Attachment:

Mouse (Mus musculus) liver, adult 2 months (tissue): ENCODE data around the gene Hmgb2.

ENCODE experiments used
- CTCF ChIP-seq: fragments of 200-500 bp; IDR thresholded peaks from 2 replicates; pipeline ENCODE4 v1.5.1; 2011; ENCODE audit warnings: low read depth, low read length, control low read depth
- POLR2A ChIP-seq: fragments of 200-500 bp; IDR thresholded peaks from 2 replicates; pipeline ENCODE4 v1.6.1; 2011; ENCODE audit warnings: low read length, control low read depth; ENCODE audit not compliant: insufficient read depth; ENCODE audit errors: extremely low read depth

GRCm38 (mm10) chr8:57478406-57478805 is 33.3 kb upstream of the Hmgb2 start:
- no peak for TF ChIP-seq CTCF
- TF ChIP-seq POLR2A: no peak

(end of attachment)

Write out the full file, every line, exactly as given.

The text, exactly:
Mouse (Mus musculus) liver, adult 2 months (tissue): ENCODE data around the gene Hmgb2.

ENCODE experiments used
- CTCF ChIP-seq: fragments of 200-500 bp; IDR thresholded peaks from 2 replicates; pipeline ENCODE4 v1.5.1; 2011; ENCODE audit warnings: low read depth, low read length, control low read depth
- POLR2A ChIP-seq: fragments of 200-500 bp; IDR thresholded peaks from 2 replicates; pipeline ENCODE4 v1.6.1; 2011; ENCODE audit warnings: low read length, control low read depth; ENCODE audit not compliant: insufficient read depth; ENCODE audit errors: extremely low read depth

GRCm38 (mm10) chr8:57478406-57478805 is 33.3 kb upstream of the Hmgb2 start:
- no peak for TF ChIP-seq CTCF
- TF ChIP-seq POLR2A: no peak